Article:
Ducks here, there and everywhere – sort of
Saturday’s duck season opener in the South Zone was fantastic if you had water and happened to be set up where ducks wanted to be. A lot of hunters reported excellent hunts – especially in parts of the J.D. Murphree Wildlife Management Area in Port Arthur. Ditto that in flooded fields near China. But others came up high and dry, with virtually no birds.
One of the best places to be hunting was in the North Zone west of Beaumont, near China, in a flooded field. That’s where Kenny Vaughan took his three kids on a youth duck hunt.
“We were covered up with teal and pintails,” says Kenny. “At one point, we had more than a thousand birds in the field, maybe twice that. About 70 percent were teal, and the rest pintails with a few spoonbills mixed in. Teal were flying everywhere and the kids had lots of long shots. My daughters Faith and Grace each made great wing shots on fast-flying teal. My son Kennedy busted ’em on the water.”
Hunters in the J.D. Murphree Wildlife Management Area in Port Arthur had some excellent shoots in the Salt Bayou and Keith Lake units.
“Those two areas have lots of water, and that’s the key,” says Jerry Norris, who has been hunting there for years. “A lot of the birds taken opening weekend were teal, gray ducks and a few pintails.”
North Zone duck hunts run from Nov. 12-27 and Dec. 3 – Jan. 29. South Zone hunts are Nov. 5-27, Dec. 10 – Jan. 29.
The good news again this year is that much of the waterfowl habitat across the state appears to be in prime condition thanks to an abundance of rainfall over the last two years.
“Weather patterns, especially significant cold fronts, can have great impact on migration timing,” said Kevin Kraai, TPWD waterfowl program coordinator. “Unfortunately, this is the one factor we can’t predict, but we keep our fingers crossed for lots of frozen water north of the Red River throughout most of the winter.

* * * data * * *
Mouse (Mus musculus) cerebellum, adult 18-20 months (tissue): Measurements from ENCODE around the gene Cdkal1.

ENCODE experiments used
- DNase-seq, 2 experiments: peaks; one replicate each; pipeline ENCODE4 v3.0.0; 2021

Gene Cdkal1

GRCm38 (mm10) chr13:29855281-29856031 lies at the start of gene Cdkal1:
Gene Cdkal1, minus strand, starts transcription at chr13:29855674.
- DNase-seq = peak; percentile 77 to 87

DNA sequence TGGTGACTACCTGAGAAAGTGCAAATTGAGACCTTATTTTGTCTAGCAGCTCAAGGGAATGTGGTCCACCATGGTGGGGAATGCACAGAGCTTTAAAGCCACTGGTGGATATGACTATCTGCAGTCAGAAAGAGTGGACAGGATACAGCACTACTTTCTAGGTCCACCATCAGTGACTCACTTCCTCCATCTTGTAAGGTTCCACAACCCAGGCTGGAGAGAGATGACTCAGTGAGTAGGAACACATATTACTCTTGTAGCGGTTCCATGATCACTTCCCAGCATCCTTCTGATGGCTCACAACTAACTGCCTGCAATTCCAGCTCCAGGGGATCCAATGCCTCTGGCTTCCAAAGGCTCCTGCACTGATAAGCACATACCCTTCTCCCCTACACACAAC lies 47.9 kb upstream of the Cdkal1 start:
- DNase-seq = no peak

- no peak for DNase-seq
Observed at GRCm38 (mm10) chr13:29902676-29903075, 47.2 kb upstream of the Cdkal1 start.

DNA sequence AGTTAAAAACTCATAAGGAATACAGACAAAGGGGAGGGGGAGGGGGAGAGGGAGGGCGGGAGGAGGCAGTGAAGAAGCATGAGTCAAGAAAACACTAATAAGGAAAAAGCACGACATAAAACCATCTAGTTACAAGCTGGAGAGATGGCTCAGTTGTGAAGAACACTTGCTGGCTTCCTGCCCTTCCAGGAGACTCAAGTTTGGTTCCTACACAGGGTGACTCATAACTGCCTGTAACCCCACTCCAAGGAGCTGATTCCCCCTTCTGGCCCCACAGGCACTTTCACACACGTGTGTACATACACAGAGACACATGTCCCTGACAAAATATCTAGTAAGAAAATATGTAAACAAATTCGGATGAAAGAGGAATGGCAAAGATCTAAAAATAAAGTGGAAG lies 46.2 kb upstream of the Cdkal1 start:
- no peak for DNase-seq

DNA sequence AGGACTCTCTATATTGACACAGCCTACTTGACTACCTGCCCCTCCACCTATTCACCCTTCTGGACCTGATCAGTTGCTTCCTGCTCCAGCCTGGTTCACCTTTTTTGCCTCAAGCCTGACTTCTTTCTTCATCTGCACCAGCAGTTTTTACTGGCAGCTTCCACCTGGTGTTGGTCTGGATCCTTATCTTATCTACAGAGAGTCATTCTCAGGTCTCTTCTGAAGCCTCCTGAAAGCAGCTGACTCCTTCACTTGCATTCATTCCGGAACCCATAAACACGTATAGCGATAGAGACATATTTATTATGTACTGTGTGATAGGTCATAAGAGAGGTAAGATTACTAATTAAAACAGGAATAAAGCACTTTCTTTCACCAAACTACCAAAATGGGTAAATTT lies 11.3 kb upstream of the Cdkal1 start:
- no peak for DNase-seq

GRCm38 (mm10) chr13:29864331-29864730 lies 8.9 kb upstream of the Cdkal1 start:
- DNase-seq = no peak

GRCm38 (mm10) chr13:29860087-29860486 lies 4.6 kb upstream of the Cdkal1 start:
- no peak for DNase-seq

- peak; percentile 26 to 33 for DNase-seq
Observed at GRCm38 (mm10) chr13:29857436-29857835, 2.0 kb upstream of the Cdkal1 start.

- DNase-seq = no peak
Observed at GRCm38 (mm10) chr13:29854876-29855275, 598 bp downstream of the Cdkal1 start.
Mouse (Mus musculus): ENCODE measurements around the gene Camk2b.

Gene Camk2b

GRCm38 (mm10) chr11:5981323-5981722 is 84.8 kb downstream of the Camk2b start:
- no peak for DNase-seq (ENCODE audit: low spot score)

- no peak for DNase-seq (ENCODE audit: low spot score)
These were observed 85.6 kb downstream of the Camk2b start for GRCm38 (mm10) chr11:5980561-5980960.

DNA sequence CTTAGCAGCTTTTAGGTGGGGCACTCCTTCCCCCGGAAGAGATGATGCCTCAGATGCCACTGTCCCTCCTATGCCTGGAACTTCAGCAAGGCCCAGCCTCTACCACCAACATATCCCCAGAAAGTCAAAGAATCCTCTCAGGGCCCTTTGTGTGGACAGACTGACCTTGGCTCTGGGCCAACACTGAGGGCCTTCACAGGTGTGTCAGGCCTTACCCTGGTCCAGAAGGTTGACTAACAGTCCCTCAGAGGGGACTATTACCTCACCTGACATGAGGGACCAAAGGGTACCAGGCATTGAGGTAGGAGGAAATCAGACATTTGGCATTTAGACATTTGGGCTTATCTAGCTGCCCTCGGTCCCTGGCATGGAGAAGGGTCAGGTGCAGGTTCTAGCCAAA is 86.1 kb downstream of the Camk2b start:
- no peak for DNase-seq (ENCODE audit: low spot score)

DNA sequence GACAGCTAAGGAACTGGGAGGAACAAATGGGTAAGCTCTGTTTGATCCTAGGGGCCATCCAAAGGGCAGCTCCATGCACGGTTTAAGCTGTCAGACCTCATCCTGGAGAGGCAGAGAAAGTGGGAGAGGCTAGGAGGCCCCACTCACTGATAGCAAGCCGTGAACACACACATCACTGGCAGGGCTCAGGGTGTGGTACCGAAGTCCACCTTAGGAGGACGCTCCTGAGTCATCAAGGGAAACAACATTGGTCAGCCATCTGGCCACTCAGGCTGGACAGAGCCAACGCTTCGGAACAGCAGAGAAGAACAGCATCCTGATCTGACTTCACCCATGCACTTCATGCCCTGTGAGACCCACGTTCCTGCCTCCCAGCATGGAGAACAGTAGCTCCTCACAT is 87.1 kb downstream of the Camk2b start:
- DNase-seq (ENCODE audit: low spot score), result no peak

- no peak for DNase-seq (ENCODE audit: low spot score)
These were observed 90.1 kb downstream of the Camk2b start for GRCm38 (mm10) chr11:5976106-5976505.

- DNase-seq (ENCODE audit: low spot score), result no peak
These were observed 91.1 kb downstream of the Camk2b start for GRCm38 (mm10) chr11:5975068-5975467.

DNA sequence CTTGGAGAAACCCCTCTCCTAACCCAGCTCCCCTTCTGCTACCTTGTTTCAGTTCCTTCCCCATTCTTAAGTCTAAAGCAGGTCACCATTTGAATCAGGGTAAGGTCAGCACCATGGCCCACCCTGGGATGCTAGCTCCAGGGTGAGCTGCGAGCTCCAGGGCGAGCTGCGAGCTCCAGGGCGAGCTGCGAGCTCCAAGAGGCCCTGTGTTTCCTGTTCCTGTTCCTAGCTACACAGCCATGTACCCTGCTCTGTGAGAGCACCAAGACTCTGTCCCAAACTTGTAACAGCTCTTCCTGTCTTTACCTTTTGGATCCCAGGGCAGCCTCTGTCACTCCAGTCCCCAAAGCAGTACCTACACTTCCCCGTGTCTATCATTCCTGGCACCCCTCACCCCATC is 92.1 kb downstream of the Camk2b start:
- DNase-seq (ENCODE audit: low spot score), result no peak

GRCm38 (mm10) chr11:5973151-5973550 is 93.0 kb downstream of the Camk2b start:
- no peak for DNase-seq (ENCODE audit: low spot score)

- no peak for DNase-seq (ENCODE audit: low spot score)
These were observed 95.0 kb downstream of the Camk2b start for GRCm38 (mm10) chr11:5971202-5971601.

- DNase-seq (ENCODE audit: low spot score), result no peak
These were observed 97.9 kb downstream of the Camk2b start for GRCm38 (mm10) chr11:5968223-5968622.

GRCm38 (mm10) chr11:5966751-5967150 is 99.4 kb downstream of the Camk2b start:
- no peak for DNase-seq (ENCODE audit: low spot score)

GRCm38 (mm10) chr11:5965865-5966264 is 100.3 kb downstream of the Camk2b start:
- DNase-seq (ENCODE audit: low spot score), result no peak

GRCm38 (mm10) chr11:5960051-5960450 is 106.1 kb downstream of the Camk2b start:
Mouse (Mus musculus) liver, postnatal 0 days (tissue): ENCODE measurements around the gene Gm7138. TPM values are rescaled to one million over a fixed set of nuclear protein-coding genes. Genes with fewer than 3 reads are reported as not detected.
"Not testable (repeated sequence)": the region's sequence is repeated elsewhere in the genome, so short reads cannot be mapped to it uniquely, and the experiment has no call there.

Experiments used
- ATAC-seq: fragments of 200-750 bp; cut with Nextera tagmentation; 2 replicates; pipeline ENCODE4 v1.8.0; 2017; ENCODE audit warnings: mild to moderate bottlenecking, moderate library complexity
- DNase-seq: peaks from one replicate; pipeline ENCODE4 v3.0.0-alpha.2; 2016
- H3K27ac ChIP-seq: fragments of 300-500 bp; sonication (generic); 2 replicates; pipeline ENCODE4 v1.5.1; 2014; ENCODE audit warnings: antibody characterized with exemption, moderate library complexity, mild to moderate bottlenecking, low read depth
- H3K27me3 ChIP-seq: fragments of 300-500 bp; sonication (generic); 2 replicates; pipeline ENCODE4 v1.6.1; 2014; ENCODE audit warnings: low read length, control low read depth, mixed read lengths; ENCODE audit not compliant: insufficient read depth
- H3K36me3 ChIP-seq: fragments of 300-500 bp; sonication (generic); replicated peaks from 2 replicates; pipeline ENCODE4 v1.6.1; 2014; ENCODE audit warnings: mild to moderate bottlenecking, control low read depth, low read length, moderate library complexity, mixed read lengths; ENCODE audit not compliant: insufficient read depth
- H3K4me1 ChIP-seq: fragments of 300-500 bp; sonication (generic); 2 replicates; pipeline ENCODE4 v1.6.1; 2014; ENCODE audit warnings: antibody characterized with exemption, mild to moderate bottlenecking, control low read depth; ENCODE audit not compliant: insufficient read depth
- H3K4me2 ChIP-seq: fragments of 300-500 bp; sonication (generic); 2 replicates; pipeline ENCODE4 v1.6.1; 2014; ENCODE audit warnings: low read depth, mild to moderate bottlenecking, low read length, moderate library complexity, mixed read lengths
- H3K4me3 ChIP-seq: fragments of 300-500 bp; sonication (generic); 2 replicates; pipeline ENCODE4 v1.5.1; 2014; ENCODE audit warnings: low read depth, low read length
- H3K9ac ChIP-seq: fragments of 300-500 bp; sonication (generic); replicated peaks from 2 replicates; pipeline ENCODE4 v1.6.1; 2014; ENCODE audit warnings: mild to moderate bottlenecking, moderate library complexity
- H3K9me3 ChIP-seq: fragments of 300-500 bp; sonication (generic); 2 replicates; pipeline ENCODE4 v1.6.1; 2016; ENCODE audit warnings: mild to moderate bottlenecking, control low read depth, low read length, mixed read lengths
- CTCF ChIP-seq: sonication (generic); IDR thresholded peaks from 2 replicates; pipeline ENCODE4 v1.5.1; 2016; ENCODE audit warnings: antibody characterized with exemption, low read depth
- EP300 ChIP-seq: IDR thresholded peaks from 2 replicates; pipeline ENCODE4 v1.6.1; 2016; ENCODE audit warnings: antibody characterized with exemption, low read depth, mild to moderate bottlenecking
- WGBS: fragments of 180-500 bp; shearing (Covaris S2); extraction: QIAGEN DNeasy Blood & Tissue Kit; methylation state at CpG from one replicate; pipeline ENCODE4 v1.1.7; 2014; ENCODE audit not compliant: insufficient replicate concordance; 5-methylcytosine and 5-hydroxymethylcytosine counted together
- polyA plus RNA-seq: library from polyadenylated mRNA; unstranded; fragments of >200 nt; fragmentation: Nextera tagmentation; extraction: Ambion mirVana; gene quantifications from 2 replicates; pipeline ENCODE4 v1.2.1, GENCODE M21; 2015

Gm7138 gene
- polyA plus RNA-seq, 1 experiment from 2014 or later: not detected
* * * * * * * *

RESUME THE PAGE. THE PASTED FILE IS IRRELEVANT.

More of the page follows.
“As waterfowl hunters and biologists, we are always looking to the sky to send us water for birds to forage in and for us to hunt,” said Kraai. “Rarely do we ever say that there is too much water, but we came close last year, and wet conditions seemed to have persisted into the summer months in many parts of Texas. “Overall duck and goose populations are at or near records, and we expect an excellent migration, assuming we get timely cold fronts throughout the fall and winter.”
A significant example of how an excess of water is benefitting the birds and the hunting prospects this year, restrictions for irrigation water along the coastal prairies were lifted, resulting in an additional 40,000 to 50,000 acres of rice production on the Texas coastal prairies.
“This will greatly increase carrying capacity of our Gulf Coast region and the birds are expected to respond favorably,” predicted Kraai. “We have already seen early migrants taking advantage of these new resources in surprising numbers.
While habitat conditions across the coastal region are much improved, biologists are still hoping for more rain to replenish freshwater ponds and wetlands.
“Habitat conditions were as good as we have seen in years going into early teal seasons this September, but prolonged periods of little to no rainfall since September have really dried out our coastal habitats,” said Kraai. “Our marshes and estuaries received significant freshwater inflows this summer, which has resulted in excellent growth of important waterfowl foods up and down the Gulf Coast. We hope the rain will return soon to flood up the foods that were produced this summer.”
East Texas also received extensive rainfall last year, and the lakes, reservoir and river bottoms experienced prolonged high water that biologists say will have impacted production of moist-soil plants this summer, but submerged aquatic plant production should be excellent and will attract all types of dabbling and diving ducks in this part of the state. Warm and dry conditions this fall have set in, and the region is in need of a change in weather pattern soon for the Pineywoods to hold migrating birds.